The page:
No they aren't, and they haven't for decades. Even decades ago the stockpile wasn't warehouses full unless you're talking very small warehouses. DeBeers is a public company, along with most of the other big miners. They report their inventories every year. They report their production, they report their sales. For example, worldwide mine production in 2017 was 142 Million carats. Roughly 20% of that is 'gem grade' and roughly half is lost in cutting. That's 14M carats, most of which is melee (little things). When we're talking about diamonds over half a carat it's only 5% of that. It's a few tons. That's the whole world for a whole year. That's still a big pile of diamonds to be sure, but given the global population, it's still relatively rare. The magic is in demand. That's why they cost more than some other gems that are 1000 times more scarce.

Production statistics on synthetics are much more difficult to find. They're private companies and most are overseas in places like China and Indonesia that aren't so public with their data. Current estimates are about 500k carats per year and I can't tell if that means rough or cut. That will, of course, increase, as mines are playing out people are making more machines, but that takes time. Machines wear out and become obsolete. It's a pretty new cycle to give much data. As long as diamonds remain attached to marriage, the comparative rarity of natural diamonds is going up, not down.

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Aug 7, 2018
Umm, I’ll take the lab grown diamond here over the mined one (Good Old Gold video):



Oct 11, 2011
I agree truly excellent cuts seem to be a bit less common for lab diamonds, but as the price per carat drops this will improve. The lower the price per carat (wholesale/unprocessed) the more they can pursue cut over preservation of size.
You'd think, but it's hardly like they've done that for other lab-created stones.


Jan 6, 2019
A quote from another thread abiut the cut quality of MMDs:

Garry H (Cut Nut)

Jun 4, 2019
Man Made Diamonds could change natural diamonds for the better.

Cut Quality

The most profound discovery I made at the 2019 Vegas JCK jewellery trade fair was man made round brilliant cut (RBC) diamonds look better than their natural equivalent. Most larger than 1/3rd of a carat diamonds I saw at several booths had fantastic Ideal-Scope images where-as less that 30% of GIA XXX natural diamonds have acceptable Ideal-Scope images. The worst I saw would have had an HCA score of under 3 and most were near HCA 1.0 with a fair number under 1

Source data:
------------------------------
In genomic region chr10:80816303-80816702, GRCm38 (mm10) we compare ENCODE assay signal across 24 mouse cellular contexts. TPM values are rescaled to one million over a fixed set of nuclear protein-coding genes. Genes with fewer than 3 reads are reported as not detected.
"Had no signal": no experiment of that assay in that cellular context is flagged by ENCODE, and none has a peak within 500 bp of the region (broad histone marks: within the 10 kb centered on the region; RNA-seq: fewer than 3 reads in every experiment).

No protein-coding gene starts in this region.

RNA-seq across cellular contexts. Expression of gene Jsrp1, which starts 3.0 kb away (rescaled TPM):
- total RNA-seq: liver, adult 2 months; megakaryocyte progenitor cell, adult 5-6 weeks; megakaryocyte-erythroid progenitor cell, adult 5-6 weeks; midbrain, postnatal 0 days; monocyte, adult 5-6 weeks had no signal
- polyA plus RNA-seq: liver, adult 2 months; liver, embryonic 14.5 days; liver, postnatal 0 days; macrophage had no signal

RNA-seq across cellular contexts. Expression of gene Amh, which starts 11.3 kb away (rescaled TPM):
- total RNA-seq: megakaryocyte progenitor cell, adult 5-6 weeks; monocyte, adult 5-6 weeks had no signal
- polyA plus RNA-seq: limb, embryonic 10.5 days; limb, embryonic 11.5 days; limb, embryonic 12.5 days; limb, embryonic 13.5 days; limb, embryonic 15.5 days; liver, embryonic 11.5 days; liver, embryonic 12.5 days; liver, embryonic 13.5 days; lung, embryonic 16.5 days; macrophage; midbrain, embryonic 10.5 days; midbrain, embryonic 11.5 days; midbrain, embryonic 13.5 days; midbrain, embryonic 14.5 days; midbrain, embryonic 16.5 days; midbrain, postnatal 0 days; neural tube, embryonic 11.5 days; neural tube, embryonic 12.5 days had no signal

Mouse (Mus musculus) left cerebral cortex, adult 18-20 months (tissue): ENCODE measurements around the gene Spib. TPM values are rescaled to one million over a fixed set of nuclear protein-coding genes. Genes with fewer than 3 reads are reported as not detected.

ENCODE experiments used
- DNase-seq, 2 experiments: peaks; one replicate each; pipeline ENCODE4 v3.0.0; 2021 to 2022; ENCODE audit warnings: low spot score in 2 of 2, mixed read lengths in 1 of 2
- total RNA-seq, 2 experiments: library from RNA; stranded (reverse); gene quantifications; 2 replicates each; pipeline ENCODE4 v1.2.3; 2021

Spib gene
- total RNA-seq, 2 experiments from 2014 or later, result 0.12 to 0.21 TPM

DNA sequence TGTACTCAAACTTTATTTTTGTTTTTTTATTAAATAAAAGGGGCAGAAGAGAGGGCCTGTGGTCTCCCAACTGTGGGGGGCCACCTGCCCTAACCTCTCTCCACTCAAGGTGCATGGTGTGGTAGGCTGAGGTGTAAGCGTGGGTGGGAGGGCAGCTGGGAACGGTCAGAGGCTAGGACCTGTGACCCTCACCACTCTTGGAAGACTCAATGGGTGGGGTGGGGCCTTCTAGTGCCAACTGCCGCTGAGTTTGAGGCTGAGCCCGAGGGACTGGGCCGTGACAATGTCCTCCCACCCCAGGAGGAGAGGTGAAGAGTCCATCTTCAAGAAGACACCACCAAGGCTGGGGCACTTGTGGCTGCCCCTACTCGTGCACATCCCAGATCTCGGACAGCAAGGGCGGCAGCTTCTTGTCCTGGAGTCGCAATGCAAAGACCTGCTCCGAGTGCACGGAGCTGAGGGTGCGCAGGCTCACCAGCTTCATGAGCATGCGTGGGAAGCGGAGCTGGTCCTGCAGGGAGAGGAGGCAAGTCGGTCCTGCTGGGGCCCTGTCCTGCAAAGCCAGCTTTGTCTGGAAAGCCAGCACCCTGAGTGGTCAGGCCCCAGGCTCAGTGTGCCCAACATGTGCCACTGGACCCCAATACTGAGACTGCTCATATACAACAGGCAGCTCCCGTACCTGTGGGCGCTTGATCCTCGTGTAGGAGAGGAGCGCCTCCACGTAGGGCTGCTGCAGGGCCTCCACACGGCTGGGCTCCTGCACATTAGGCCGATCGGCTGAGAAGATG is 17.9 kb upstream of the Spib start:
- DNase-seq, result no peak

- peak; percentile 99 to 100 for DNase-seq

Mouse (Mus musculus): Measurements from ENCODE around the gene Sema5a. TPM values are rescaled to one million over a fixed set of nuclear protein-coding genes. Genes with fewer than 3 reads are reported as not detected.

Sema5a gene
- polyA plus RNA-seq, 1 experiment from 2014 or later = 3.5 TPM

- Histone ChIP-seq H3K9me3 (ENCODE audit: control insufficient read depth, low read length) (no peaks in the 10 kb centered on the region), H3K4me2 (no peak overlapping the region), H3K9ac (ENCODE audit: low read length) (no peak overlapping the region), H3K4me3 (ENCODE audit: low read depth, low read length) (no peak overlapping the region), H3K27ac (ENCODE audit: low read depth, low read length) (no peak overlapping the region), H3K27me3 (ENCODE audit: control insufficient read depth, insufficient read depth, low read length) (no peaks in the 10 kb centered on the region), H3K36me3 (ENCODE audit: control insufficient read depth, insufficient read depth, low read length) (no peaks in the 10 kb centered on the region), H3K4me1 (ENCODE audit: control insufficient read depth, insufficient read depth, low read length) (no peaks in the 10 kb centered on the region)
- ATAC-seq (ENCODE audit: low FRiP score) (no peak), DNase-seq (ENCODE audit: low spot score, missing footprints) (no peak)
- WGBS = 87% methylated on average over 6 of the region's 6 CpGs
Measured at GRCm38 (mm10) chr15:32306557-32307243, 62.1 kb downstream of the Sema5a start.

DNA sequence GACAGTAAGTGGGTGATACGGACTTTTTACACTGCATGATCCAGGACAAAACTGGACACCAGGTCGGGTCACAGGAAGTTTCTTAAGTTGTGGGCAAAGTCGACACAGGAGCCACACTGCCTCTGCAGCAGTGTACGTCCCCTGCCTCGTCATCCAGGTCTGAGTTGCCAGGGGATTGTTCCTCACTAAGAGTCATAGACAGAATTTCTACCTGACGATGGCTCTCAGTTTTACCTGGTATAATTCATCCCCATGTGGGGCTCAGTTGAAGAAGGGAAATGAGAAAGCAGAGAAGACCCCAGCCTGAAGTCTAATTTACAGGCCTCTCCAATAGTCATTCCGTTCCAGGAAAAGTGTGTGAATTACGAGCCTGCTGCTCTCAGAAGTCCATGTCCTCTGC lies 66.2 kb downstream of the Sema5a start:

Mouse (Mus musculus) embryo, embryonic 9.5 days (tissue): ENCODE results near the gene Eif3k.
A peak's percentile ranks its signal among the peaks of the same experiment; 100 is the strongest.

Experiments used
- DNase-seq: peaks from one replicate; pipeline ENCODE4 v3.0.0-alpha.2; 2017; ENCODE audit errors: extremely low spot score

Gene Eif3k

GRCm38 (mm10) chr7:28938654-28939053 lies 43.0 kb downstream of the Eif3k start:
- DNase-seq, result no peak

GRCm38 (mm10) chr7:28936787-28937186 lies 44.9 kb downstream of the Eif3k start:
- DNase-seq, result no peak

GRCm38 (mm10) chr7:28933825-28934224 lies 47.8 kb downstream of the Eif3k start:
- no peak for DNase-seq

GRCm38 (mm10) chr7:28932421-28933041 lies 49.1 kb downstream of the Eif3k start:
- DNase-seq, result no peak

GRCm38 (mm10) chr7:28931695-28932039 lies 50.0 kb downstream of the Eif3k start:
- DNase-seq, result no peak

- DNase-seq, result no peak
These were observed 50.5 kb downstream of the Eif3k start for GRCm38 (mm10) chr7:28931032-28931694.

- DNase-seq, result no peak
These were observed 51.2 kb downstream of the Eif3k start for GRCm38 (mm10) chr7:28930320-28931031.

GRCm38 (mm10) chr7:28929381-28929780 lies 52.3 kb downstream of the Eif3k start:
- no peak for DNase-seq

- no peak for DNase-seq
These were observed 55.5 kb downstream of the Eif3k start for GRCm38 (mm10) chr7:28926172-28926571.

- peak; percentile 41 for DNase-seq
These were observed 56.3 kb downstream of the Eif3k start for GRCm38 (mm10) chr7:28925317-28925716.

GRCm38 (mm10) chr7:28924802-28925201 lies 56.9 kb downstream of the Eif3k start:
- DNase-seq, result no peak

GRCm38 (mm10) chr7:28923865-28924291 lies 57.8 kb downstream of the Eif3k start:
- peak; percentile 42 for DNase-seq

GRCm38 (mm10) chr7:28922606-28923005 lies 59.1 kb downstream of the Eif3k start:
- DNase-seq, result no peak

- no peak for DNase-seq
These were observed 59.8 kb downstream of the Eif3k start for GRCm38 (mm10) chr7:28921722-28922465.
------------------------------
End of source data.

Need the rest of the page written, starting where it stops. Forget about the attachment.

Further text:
Oct 28, 2019
You'd think, but it's hardly like they've done that for other lab-created stones.
Well in a way it already has happened with lab grown diamonds.

I was referring to the truly exceptionally well-cut diamonds that tend to be natural, because I imagine it costs a good amount to do said cutting and it's a pretty niche thing. 99%+ natural diamonds sold have cuts much worse than this category, and the average natural diamond sold already has a worse cut than the average lab grown diamond. Only a few have truly excellent cuts.

For James Allen:

190,101 natural diamonds
151,384 natural diamonds with ideal cuts
79.6% natural diamonds have ideal cuts

3,249 lab diamonds
3,088 lab diamonds with ideal cuts
95.1% lab diamonds have ideal cuts

As lab grown diamonds continue to drop in price we can expect cut to continue to improve (as anything less than ideal will be not really worth much). That also applies to truly ideal cuts.

There will probably be a market for mere "excellent"/good etc. diamonds but only for severely discounted prices for fashion purposes, or industrial purposes. For jewelry everything will just be ideal, and a large portion of that "super ideal" (or however you want to term the top 1% of natural diamond cuts).


Jan 6, 2019
Here is a current (13. Nov) short article on the value of mined vs. synthetic
TLDR: One marketing guy says diamonds value is in the whole package and story not in the stone itself as a commodity - a DeBeers rep then says so diamonds are valuable as they are rare and precious, because of the long process of mining them and then cutting them.

So it really is in the eye of the beholder, if the story, the process behind the diamond is worth it to them. It would be so great if there was scientific evidence that mined diamonds are somehow chemically and structurally superior to lab diamonds on average - because that would probably really matter to the average customer.

This lab diamond is quit ugly one of the worst I have seen. I don't think it very ethical to sell this lab diamond to a consumer especially at that price.
and I do see the graining even in the video not only on the macro shot.

But to be fair there are ugly mined diamonds as well!